Air France, struggling to fix its short-haul business, will review options that may include closing regional bases the carrier created just two years ago.
An internal report on domestic and European operations will be delivered June 30, Air France-KLM Group Chief Executive Officer Alexandre de Juniac said yesterday. Juniac said he and Air France CEO Frederic Gagey would get the findings from Lionel Guerin, who runs the Hop! regional unit and led the review.
Europe’s biggest airline is playing catch-up with its biggest rivals, which already have moved to head off discounters such as Ryanair Holdings Plc. Juniac, who became CEO in July, said the company will press ahead with plans to use leisure unit Transavia as a vehicle to cut costs and halt the loss of traffic to low-fare specialists including EasyJet Plc.
“It’s a formidable project,” he said in an interview in New York. “Transavia will allow us to increase the footprint of Air France-KLM, giving us a low-cost operation that lets us respond to a market that’s the fastest-growing in Europe.”
Transavia, originally a unit of Dutch carrier KLM, is expanding at Paris Orly, the Air France unit’s second hub after Charles de Gaulle, and operates about 50 Boeing Co. 737s.
Labor expenses should be comparable to those at U.K.-based EasyJet, with a different pilot contract than the agreement covering the parent airline, Juniac said separately on Bloomberg Television’s “Taking Stock” with Pimm Fox. Travelers also will be able to redeem Air France-KLM miles on Transavia, he said.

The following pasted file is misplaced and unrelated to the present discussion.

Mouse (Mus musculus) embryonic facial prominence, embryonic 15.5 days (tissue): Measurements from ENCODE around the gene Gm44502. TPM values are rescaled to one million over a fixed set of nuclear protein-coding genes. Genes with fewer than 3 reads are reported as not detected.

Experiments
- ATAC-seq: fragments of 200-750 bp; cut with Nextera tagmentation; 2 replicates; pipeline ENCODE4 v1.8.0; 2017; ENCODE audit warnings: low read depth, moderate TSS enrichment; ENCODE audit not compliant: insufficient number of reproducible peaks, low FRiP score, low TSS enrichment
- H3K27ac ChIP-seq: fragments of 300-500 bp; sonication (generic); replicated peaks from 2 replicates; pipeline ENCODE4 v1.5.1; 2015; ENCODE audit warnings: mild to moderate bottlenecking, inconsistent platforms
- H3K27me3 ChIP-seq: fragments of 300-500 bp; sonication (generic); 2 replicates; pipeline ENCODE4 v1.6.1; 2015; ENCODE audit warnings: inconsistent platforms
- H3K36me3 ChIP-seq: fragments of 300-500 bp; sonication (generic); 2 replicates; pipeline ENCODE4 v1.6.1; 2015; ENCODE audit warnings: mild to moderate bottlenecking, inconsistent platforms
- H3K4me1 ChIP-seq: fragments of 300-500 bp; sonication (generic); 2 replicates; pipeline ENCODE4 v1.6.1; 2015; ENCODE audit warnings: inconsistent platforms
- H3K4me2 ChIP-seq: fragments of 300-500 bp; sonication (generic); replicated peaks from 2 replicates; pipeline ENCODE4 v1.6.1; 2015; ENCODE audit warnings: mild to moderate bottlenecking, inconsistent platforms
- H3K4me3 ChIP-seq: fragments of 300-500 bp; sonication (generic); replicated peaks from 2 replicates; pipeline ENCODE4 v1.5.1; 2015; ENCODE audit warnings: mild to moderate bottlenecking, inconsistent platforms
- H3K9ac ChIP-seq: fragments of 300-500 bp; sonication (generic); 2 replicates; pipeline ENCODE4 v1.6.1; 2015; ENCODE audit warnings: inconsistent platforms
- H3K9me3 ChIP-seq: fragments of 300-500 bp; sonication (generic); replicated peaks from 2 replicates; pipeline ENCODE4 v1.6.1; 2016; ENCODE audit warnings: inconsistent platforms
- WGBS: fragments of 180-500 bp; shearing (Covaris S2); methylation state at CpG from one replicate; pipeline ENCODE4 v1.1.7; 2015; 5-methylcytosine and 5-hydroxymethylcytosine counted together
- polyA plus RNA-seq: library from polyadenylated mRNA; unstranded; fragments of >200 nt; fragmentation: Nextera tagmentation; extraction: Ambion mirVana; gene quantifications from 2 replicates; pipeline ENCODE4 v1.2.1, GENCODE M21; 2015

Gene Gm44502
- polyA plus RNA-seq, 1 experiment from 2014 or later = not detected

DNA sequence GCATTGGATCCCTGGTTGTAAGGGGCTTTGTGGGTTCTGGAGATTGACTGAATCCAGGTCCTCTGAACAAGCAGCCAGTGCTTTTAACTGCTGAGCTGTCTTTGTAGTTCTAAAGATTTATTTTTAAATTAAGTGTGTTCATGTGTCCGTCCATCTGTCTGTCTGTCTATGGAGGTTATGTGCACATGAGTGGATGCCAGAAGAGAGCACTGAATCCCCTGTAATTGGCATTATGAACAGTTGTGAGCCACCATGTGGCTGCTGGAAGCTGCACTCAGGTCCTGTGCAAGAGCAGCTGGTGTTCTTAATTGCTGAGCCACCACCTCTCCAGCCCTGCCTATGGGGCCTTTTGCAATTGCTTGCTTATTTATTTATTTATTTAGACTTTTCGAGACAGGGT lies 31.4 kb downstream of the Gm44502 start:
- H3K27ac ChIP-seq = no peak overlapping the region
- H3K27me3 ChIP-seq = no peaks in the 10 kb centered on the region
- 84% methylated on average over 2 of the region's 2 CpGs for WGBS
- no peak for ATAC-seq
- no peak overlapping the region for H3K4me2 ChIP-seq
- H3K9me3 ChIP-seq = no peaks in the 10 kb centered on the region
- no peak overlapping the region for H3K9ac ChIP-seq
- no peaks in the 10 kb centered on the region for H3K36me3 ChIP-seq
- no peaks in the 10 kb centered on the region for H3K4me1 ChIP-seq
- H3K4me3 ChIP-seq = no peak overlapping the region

“It will be a quality low-cost,” Juniac said. “You work to earn miles and you enjoy with your family taking vacations on Transavia.”
Guerin’s evaluation of Air France’s short-haul flying included studying bases in provincial cities such as Toulouse and Marseille as parent Air France-KLM works to complete a two-year-old effort to restore competitiveness.
British Airways is among the European carriers responding to the discount challenge. The airline has focused its European network on flights that feed lucrative long-haul service while buying Spanish low-cost leader Vueling Airlines SA. Deutsche Lufthansa AG is transferring non-hub short-haul operations to the Germanwings no-frills division.
For long-haul flights, Air France is revamping 44 Boeing 777s with new business seats as it seeks to re-establish itself as a leader in premium service. New first-class berths will follow later in the year.
Air France is still evaluating options for its shrunken freighter fleet. While the cargo business has improved in the past five months, it’s still suffering, Juniac said. All options are on the table: retaining the operation as it is now, finding a partner to help run it, or closing it.
Maintenance is one area where Air France-KLM sees good growth prospects, targeting an increase in third-party sales from one-third to half of the total within five years as other carriers outsource the upkeep of large aircraft, he said.
Juniac also said his airline would be ready to reconsider an investment in Alitalia SpA after Etihad Airways PJSC has finished buying a 49 percent stake, adding that there is no rush to do anything. Air France-KLM owned a 25 percent stake in Alitalia, a fellow member of the Skyteam alliance, and the holding shrunk to 7 percent after it declined to participate in a capital increase amid Alitalia’s resistance to restructuring.
“We could look at making an investment but it’s not a priority for now,” Juniac said in an interview yesterday in New York.